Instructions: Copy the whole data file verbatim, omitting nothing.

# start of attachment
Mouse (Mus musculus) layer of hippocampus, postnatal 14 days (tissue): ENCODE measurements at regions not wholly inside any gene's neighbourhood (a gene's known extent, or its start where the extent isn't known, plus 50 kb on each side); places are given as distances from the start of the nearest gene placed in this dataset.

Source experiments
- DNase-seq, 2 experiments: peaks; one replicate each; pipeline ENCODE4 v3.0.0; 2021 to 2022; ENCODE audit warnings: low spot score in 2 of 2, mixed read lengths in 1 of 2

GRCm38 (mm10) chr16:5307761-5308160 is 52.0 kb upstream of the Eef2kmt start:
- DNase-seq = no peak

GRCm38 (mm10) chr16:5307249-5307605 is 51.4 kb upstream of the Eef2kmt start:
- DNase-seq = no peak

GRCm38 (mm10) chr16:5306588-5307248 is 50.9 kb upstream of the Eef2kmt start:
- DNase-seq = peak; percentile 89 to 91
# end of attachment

Mouse (Mus musculus) layer of hippocampus, postnatal 14 days (tissue): ENCODE measurements at regions not wholly inside any gene's neighbourhood (a gene's known extent, or its start where the extent isn't known, plus 50 kb on each side); places are given as distances from the start of the nearest gene placed in this dataset.

Source experiments
- DNase-seq, 2 experiments: peaks; one replicate each; pipeline ENCODE4 v3.0.0; 2021 to 2022; ENCODE audit warnings: low spot score in 2 of 2, mixed read lengths in 1 of 2

GRCm38 (mm10) chr16:5307761-5308160 is 52.0 kb upstream of the Eef2kmt start:
- DNase-seq = no peak

GRCm38 (mm10) chr16:5307249-5307605 is 51.4 kb upstream of the Eef2kmt start:
- DNase-seq = no peak

GRCm38 (mm10) chr16:5306588-5307248 is 50.9 kb upstream of the Eef2kmt start:
- DNase-seq = peak; percentile 89 to 91